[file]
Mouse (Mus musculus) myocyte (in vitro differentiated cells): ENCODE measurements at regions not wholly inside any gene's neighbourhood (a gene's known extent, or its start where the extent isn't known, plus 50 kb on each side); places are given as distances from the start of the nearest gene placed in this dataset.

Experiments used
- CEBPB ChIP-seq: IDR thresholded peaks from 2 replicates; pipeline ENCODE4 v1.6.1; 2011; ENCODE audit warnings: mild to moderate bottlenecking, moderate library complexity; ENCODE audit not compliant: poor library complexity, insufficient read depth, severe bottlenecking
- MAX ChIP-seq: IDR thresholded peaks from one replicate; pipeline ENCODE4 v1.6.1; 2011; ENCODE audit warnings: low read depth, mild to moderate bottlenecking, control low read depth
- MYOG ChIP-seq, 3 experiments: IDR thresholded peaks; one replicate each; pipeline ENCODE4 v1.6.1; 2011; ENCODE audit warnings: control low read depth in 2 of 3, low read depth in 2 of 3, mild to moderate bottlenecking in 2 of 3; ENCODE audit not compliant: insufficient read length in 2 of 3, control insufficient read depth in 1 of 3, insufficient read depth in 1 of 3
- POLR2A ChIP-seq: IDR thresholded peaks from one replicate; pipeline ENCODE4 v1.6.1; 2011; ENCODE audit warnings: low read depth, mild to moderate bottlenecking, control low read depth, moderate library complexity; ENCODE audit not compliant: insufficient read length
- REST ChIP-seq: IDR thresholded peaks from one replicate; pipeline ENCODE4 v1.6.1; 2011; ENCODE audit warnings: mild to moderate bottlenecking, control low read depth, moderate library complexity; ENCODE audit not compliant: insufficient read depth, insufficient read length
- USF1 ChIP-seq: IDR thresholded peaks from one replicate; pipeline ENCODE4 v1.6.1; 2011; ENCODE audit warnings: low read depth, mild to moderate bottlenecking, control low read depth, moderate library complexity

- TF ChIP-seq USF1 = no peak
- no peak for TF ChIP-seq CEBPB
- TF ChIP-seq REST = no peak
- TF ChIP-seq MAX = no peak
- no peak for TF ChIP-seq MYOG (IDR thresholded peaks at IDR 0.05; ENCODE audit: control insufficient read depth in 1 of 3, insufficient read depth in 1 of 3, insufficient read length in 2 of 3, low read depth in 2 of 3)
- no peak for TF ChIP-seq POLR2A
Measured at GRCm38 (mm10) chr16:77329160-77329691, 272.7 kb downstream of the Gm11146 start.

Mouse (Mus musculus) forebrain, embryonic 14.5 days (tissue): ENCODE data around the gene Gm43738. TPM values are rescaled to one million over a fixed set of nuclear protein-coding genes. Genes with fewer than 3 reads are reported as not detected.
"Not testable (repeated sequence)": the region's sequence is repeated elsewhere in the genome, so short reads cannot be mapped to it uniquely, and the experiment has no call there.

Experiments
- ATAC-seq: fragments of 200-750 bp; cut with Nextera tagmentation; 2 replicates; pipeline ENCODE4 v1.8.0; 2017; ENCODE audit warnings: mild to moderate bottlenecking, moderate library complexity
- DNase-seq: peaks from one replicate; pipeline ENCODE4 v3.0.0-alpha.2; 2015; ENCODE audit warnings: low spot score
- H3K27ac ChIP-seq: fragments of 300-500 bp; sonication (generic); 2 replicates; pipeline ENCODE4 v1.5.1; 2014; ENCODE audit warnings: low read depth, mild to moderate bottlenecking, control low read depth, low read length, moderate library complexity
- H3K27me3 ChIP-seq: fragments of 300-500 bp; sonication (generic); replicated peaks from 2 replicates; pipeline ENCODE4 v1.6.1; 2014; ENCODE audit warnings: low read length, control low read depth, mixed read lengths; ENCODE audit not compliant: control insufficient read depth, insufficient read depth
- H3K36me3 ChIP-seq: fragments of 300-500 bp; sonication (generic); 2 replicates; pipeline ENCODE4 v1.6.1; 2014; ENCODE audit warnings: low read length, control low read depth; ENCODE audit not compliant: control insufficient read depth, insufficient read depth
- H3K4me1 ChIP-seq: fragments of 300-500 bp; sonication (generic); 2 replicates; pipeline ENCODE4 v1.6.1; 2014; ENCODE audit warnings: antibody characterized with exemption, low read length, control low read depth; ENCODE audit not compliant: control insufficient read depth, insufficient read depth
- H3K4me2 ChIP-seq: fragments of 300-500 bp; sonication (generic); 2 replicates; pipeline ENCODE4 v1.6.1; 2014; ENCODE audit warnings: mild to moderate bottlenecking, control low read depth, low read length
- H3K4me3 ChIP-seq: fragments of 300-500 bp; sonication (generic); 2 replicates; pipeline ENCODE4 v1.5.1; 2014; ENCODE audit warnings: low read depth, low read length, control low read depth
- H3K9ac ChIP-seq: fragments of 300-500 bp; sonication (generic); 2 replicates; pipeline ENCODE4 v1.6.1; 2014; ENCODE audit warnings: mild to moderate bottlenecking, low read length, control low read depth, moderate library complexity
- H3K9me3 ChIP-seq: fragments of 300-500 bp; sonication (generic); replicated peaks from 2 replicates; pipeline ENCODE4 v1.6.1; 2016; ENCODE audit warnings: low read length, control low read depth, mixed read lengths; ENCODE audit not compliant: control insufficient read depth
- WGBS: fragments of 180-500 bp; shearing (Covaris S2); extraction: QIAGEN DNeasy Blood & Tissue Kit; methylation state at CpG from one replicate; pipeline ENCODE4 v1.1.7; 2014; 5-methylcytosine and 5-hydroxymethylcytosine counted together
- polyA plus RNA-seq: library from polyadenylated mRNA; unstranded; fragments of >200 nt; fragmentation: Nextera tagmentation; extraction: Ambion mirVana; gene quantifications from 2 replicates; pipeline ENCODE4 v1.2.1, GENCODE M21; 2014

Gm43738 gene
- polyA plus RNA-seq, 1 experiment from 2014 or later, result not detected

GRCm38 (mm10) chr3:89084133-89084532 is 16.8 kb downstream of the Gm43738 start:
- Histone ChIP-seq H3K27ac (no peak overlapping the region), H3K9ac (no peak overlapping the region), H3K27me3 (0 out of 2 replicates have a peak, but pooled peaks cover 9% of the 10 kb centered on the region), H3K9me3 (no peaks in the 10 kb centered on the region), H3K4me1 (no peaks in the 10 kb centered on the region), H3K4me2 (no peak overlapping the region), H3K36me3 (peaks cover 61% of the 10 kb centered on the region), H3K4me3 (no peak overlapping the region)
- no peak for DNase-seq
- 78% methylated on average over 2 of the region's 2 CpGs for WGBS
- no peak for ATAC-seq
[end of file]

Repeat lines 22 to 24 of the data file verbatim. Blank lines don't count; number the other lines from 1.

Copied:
- H3K27me3 ChIP-seq: fragments of 300-500 bp; sonication (generic); replicated peaks from 2 replicates; pipeline ENCODE4 v1.6.1; 2014; ENCODE audit warnings: low read length, control low read depth, mixed read lengths; ENCODE audit not compliant: control insufficient read depth, insufficient read depth
- H3K36me3 ChIP-seq: fragments of 300-500 bp; sonication (generic); 2 replicates; pipeline ENCODE4 v1.6.1; 2014; ENCODE audit warnings: low read length, control low read depth; ENCODE audit not compliant: control insufficient read depth, insufficient read depth
- H3K4me1 ChIP-seq: fragments of 300-500 bp; sonication (generic); 2 replicates; pipeline ENCODE4 v1.6.1; 2014; ENCODE audit warnings: antibody characterized with exemption, low read length, control low read depth; ENCODE audit not compliant: control insufficient read depth, insufficient read depth